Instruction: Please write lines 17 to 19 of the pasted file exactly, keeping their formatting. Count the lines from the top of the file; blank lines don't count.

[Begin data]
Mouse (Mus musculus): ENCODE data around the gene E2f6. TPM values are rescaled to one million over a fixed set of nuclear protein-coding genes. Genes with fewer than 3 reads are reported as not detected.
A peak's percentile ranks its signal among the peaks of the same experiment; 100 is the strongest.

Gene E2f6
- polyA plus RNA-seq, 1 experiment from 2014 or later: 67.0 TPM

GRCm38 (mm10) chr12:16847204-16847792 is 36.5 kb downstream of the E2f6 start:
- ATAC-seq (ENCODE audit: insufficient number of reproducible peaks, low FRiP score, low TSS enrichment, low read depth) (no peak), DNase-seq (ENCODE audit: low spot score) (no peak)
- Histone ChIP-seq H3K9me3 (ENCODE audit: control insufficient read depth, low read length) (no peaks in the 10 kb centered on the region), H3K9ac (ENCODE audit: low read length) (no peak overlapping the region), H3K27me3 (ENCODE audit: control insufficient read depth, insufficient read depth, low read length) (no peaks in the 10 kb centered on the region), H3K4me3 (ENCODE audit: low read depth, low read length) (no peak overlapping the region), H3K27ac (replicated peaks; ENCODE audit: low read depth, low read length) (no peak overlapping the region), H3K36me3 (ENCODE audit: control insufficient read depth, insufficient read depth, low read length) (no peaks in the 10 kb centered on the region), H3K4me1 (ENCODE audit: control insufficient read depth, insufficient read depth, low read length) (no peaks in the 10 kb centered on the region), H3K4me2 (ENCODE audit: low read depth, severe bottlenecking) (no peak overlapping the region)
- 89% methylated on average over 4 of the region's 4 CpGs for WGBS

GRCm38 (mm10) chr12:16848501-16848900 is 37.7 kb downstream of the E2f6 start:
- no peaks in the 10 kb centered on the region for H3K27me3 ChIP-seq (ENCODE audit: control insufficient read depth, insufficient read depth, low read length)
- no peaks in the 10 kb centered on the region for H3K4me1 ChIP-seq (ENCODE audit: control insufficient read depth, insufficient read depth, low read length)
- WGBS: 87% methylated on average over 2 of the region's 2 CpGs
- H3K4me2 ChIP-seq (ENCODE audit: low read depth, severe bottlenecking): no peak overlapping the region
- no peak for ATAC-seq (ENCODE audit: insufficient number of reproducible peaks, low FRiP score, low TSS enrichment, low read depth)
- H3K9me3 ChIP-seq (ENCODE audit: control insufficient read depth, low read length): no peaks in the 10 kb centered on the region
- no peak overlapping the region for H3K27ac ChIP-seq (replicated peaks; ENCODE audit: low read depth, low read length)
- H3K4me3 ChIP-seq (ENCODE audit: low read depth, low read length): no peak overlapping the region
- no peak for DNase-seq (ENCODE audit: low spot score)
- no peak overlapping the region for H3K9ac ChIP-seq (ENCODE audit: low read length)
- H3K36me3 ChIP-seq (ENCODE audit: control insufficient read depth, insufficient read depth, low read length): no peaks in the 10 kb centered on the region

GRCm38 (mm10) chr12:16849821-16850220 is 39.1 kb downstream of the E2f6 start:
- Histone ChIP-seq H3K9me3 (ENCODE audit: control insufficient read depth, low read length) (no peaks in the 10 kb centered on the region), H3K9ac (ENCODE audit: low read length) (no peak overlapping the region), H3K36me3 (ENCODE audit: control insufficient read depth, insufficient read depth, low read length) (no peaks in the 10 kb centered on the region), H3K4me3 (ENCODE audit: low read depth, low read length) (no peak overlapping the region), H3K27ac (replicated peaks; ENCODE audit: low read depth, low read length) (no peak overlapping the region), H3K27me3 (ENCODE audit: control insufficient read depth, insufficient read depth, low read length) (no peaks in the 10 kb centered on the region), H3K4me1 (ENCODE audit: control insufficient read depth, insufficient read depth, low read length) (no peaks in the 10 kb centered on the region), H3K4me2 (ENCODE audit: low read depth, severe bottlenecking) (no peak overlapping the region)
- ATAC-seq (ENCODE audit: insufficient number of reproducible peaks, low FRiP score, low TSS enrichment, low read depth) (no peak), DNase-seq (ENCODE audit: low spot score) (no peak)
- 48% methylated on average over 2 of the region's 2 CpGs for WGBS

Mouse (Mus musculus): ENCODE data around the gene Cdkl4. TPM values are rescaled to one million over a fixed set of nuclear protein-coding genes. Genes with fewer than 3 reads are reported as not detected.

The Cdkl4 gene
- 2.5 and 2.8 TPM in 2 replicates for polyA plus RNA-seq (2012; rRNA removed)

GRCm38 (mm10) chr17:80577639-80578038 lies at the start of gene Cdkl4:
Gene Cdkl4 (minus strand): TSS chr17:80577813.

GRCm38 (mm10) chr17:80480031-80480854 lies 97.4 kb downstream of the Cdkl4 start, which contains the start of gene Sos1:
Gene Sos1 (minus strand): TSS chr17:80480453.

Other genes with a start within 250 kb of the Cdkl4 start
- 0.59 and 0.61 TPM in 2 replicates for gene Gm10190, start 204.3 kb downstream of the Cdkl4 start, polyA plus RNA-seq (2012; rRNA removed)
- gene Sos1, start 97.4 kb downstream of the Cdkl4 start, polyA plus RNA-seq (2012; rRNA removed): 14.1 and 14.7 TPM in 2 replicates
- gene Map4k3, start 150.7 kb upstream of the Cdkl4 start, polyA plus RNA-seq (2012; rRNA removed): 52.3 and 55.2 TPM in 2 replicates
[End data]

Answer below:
- H3K4me3 ChIP-seq (ENCODE audit: low read depth, low read length): no peak overlapping the region
- no peak for DNase-seq (ENCODE audit: low spot score)
- no peak overlapping the region for H3K9ac ChIP-seq (ENCODE audit: low read length)